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      then picture the dining-room of the John Grier Home with itsWhen the two parties separated in 1846, the Young Irelanders established the Irish Confederation, which held its meetings in the Music Hall, Abbey Street, and whose platform was occupied by a number of young men, who subsequently figured in the State trialsMr. Dillon, a barrister, who had been a moderator in Trinity College, Mr. Doheny, solicitor, Mr. O'Gorman, and Mr. Martin, a Protestant gentleman of property in the county Down. The object of the confederacy was to prepare the country for national independence, "by the force of opinion, by the combination of all classes of Irishmen, and the exercise of all the political, social, and moral influence within their reach." They disclaimed any intention of involving the country in civil war, or invading the just rights of any of its people; and they were specially anxious that Protestants and Roman Catholics should be united in the movement. Resolutions to this effect were adopted at a great meeting in the Rotunda, a revolutionary amendment by Mr. Mitchel having been rejected, after a stormy debate, which lasted three days, and did not terminate on the last day until one o'clock at night. This led to Mitchel's secession from the Nation, and the establishment of the United Irishman, in which he openly and violently advocated rebellion and revolution. He continually insisted on the adoption of the most diabolical and repulsive measures, with the utmost sang froid. Every Saturday his journal contained a letter "To the Earl of Clarendon, Her Majesty's Executioner-General and Butcher-General of Ireland." Plans of insurrection were freely propounded; the nature and efficiency of street fighting were copiously discussed; ladies were invited to throw vitriol from their windows on the Queen's troops, and to fling empty bottles before the cavalry that they might stumble and fall. Precise instructions were given, week after week, for the erection of barricades, the perforation of walls, and other means of attack and defence in the war against the Queen.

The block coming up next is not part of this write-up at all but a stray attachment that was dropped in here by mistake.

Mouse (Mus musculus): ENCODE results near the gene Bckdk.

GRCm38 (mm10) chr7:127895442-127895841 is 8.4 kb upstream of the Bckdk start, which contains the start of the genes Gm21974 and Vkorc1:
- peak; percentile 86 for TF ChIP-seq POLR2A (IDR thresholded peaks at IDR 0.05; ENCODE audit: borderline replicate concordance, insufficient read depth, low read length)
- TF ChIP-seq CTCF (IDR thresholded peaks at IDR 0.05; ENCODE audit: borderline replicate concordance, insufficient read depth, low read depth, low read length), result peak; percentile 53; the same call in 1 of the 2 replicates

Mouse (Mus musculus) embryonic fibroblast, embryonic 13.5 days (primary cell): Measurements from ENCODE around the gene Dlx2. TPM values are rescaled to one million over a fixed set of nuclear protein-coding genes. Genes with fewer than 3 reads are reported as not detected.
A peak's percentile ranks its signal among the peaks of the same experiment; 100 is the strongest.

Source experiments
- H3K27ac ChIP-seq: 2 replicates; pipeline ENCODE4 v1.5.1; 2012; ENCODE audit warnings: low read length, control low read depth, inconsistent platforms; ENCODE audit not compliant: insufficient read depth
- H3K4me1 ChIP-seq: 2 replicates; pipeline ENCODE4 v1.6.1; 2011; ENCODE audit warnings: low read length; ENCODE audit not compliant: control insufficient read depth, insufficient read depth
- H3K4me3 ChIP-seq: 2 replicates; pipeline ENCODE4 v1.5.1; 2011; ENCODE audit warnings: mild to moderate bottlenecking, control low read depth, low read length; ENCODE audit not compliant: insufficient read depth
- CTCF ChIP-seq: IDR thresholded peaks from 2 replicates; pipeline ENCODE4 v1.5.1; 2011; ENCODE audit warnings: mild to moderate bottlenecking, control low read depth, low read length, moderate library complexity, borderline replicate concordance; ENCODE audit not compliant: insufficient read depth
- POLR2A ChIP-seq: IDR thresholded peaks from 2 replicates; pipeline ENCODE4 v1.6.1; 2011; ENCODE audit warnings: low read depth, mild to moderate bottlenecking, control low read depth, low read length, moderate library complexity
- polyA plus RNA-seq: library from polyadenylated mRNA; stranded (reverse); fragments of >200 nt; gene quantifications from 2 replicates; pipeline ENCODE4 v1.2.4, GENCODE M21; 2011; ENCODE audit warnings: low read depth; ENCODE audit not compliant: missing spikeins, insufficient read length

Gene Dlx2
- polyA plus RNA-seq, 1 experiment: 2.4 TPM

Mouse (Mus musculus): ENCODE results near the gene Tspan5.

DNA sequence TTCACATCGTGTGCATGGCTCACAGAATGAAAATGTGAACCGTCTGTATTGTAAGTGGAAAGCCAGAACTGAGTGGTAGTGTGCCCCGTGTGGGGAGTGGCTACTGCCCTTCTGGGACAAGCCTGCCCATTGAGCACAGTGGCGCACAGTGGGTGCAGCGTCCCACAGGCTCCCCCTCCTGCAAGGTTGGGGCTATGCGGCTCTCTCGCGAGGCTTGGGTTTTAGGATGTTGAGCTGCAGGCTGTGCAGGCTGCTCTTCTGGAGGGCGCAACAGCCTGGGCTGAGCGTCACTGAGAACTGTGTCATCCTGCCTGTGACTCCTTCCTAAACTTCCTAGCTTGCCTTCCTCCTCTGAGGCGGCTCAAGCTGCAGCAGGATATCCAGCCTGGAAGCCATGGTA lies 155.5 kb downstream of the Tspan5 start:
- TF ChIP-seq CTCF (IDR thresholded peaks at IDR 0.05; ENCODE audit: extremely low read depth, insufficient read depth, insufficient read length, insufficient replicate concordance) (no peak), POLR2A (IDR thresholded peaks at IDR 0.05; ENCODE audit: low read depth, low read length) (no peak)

If the man who turnips cries,


      and worry; she doesn't see how they are going to get through the

      If I can turn my back on that and shut out the remembrance, I think,

      The McBrides have asked me to spend the summer at their camp inthat can run over you, or the sign-boards that can fall on your head,


      Austria also furnished thirty thousand men, under Prince Schwarzenberg, but with secret orders to do no more than just keep up appearances, as Alexander had done during the campaign of Wagram. It was of the utmost consequence that Turkey should have been conciliated by Napoleon. Russia had long been ravaging the outlying provinces of that empire, and nothing could have been more plain than the policy of engaging Turkey against Russia at this crisis, to divide the latter's attention by menacing its eastern boundaries. But Buonaparte ever since the Treaty of Tilsit had been neglecting the Turks, to allow his ally, Alexander, to make his aggressions on them, and now he altered his plan too late. When he made overtures, so late as March of this year, not only to put them in possession of Moldavia and Wallachia, but to recover the[40] Crimea for the Turks, on condition that they should invade Russia from the east with a hundred thousand men, his offer was rejected, the Porte having already been persuaded by the British to make peace with Russia at Bucharest. Thus France, entering on this great enterprise, left Spain and Sweden in open hostility, and carried with her Austria and Prussia as very dubious allies. At the same time the news arrived of the fall of Ciudad Rodrigo, in Spain, and, with this, the certainty that Great Britain would do all in her power to arouse and support the enemies of Napoleon in every quarter.